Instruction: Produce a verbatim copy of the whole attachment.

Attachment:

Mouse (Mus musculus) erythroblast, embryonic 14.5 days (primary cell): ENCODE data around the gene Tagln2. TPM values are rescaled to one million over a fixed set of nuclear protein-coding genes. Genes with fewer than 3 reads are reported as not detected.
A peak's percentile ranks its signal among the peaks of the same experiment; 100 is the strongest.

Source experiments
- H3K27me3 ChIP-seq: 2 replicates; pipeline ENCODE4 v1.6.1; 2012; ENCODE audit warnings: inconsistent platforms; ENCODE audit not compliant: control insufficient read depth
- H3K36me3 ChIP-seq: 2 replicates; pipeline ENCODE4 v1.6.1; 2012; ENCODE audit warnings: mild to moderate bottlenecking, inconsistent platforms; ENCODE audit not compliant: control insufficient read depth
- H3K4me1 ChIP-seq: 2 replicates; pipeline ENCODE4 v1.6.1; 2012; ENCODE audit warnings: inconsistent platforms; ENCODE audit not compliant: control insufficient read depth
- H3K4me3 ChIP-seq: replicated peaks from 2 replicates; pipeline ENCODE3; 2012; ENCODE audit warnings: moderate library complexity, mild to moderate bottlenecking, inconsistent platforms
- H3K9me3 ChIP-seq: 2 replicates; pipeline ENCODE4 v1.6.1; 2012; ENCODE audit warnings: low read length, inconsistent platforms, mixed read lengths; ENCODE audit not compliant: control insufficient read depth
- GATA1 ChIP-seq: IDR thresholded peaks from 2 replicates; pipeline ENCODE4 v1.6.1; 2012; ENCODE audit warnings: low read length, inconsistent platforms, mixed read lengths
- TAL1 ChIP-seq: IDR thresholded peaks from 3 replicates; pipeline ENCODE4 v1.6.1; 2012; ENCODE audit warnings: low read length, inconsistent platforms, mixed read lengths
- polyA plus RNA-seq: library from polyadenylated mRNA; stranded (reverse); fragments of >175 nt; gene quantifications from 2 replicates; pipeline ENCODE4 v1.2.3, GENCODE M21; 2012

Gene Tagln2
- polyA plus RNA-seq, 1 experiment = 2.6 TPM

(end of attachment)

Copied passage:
Mouse (Mus musculus) erythroblast, embryonic 14.5 days (primary cell): ENCODE data around the gene Tagln2. TPM values are rescaled to one million over a fixed set of nuclear protein-coding genes. Genes with fewer than 3 reads are reported as not detected.
A peak's percentile ranks its signal among the peaks of the same experiment; 100 is the strongest.

Source experiments
- H3K27me3 ChIP-seq: 2 replicates; pipeline ENCODE4 v1.6.1; 2012; ENCODE audit warnings: inconsistent platforms; ENCODE audit not compliant: control insufficient read depth
- H3K36me3 ChIP-seq: 2 replicates; pipeline ENCODE4 v1.6.1; 2012; ENCODE audit warnings: mild to moderate bottlenecking, inconsistent platforms; ENCODE audit not compliant: control insufficient read depth
- H3K4me1 ChIP-seq: 2 replicates; pipeline ENCODE4 v1.6.1; 2012; ENCODE audit warnings: inconsistent platforms; ENCODE audit not compliant: control insufficient read depth
- H3K4me3 ChIP-seq: replicated peaks from 2 replicates; pipeline ENCODE3; 2012; ENCODE audit warnings: moderate library complexity, mild to moderate bottlenecking, inconsistent platforms
- H3K9me3 ChIP-seq: 2 replicates; pipeline ENCODE4 v1.6.1; 2012; ENCODE audit warnings: low read length, inconsistent platforms, mixed read lengths; ENCODE audit not compliant: control insufficient read depth
- GATA1 ChIP-seq: IDR thresholded peaks from 2 replicates; pipeline ENCODE4 v1.6.1; 2012; ENCODE audit warnings: low read length, inconsistent platforms, mixed read lengths
- TAL1 ChIP-seq: IDR thresholded peaks from 3 replicates; pipeline ENCODE4 v1.6.1; 2012; ENCODE audit warnings: low read length, inconsistent platforms, mixed read lengths
- polyA plus RNA-seq: library from polyadenylated mRNA; stranded (reverse); fragments of >175 nt; gene quantifications from 2 replicates; pipeline ENCODE4 v1.2.3, GENCODE M21; 2012

Gene Tagln2
- polyA plus RNA-seq, 1 experiment = 2.6 TPM